Bennett & Rubio Lead Wolves Over Pacers (WOLVES 107, Pacers 89)

For the second and final time, the 2014-15 Timberwolves played in front of their home crowd, in a game that did not actually matter. Like their first preseason home game, the Wolves were victorious; this time convincingly so. Anthony Bennett and Ricky Rubio led a balanced scoring attack in the Wolves 107-89 win over the Indiana Pacers. The Pacers sat David West and Rodney Stuckey, and are notoriously without Paul George for an extended period of time. The Wolves sat Andrew Wiggins with, as Flip Saunders described it, a swollen butt. “He has a third butt,” Saunders explained. Wiggins apparently fell on his rear end in the recent loss against the Bucks. He’s likely to sit out of tomorrow night’s game as well.

But even with those key absences, there were some interesting takeaways.

First and foremost was the play of Bennett. The 2013 number one pick continues to show promise. Tonight he scored 17 points on 7-9 shooting, along with 5 rebounds in just under 17 minutes of action. He scored in a variety of ways around the basket: a tip-in, a cutting finish off a Pekovic hand off, and three buckets in the 4th Quarter off of Mo Williams assists. Also, and less impressively, he (appeared to) accidentally bank in a long jumper from the wing in the first quarter.

In the early part of the game, Bennett looked a little bit anxious, and –aside from that accidental bank — he wisely went about setting screens to get comfortable. When he caught a pass at the top of the key, he quickly swung it around to the other wing. As the game went on, he sought out more scoring opportunities. His jumper comes quick off the catch, with a high release. While he is rapidly developing chemistry with Williams and the second unit, he could form a nice 1-4 pairing with Rubio as well.

On defense, Bennett was tested first on the perimeter by quintessential stretch 4, Chris Copeland. He didn’t guard him on every possession, and Copeland managed to free himself for quite a few jumpers (he attempted 6 threes in 26 minutes) but all in all, I thought Bennett did a decent job guarding out to 24 feet. Later, he matched up down low with Luis Scola and even found himself on Roy Hibbert for a possession or two. Again, he held his own. None of this is to say he stood out as a defender. He didn’t. But that’s kind of the point — I worry much more about his D than his O, so if he can just “fit in” on that end (kind of like Love does, most of the time) that’s a win for him. His upside is scoring and attacking the glass.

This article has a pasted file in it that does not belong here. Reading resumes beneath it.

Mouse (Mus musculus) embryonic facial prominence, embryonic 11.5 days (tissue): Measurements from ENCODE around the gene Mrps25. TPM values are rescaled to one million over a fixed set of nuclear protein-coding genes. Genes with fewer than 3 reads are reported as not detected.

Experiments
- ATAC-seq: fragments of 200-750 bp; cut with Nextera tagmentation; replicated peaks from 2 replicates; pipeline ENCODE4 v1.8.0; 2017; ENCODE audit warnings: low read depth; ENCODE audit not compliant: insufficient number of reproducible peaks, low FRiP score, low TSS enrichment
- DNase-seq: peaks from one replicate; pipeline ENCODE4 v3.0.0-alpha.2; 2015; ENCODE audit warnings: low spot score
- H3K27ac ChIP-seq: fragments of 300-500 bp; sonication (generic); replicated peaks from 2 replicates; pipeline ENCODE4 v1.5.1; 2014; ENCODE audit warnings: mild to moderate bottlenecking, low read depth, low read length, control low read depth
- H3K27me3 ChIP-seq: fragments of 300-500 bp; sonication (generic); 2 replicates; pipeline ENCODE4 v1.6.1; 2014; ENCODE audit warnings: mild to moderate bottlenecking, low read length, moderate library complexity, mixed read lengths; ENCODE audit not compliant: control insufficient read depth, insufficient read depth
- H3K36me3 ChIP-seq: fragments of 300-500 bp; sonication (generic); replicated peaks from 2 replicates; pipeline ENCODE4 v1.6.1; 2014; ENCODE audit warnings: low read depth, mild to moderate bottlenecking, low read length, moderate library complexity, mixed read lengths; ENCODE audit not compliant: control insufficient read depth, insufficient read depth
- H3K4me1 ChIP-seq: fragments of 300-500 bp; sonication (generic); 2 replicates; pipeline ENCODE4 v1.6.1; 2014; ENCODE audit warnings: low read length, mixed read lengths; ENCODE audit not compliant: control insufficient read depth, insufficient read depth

Rubio was the other key guy, tonight. On his 24th birthday, Ricky warmed up for the game on the Penberthy Driving Range, getting tons of shots up with his personal shooting coach. Penberthy has Ricky catching a pass at about the 30-foot mark, taking two or three dribbles in and firing from just behind the three-point line. When he does that, his release comes quicker and more naturally. It seems to encourage the appropriate use of his legs, so the ball comes out with a more consistent source of strength. (Rather than the weird set-shot form that I’ve harped about for a long time, here.)

When the game started, Ricky was eager to put his developing mechanics to use. A 9-0 Pacers run to open the game was ended by a Rubio three off the catch, without a hint of hesitation. He continued to shoot the ball when the situation called for it, which — to me — signaled some progress. Ricky ended the game with 16 points on 4-8 shooting from the field. From a long-term-outlook perspective, Rubio’s work with Penberthy is huge, and I hope to continue to see more signs of progress like we saw tonight. Indiana, even without Paul George, is no slouch defensively, which makes tonight’s performance extra impressive.

A few bullets to wrap this up:

* Shabazz Muhammad doesn’t defend out to the three-point line. Whether it’s due to a lack of faith in his own quickness to stay in front of a drive, or just a misunderstanding about how to contest shots, Shabazz is allowing players to stand with the ball and shoot over him. If this doesn’t improve, he’s going to struggle to crack the lineup. The Wolves already have too many wings vying for playing time.

* The lineups including Rubio, Corey Brewer, and Thaddeus Young will probably do some designed traps to force steals and transition offense. There was a little bit of this tonight, and on one possession it put Indiana in a panic that ended with a shot-clock violation. These three gamble for steals, but have the quickness and work ethic to switch or recover to collectively avoid giving up layups when one of them gets burned. I don’t know if the Wolves will have an above-average defense this season (they might) but they’ll have some tactical options that weren’t there with the Love-Pek duo.

* Mo Williams has a professional skillset. He can dribble, pass, catch-and-shoot, and shoot off the dribble. He’s not big, and he’ll probably find himself out of position at times, but he brings a level of expertise in certain areas that will help this team.

* Flip really does have too many guys. It’s hard to have any idea who will make up the regular 9-man rotation beyond Rubio, Young, Pekovic, and Williams as a guard off the bench. With Budinger looking healthier, is Martin’s starting spot in jeopardy? Who is the starting small forward between Brewer and Wiggins? Or should Hummel play it? Thad Young and Bennett look like the power forwards, unless that’s where Gorgui is going to play. I didn’t even mention Shabazz or LaVine. Or Barea. Something’s gotta give.

* Wolves play tomorrow night at Milwaukee. The game can be seen on FSN North.

Until then.


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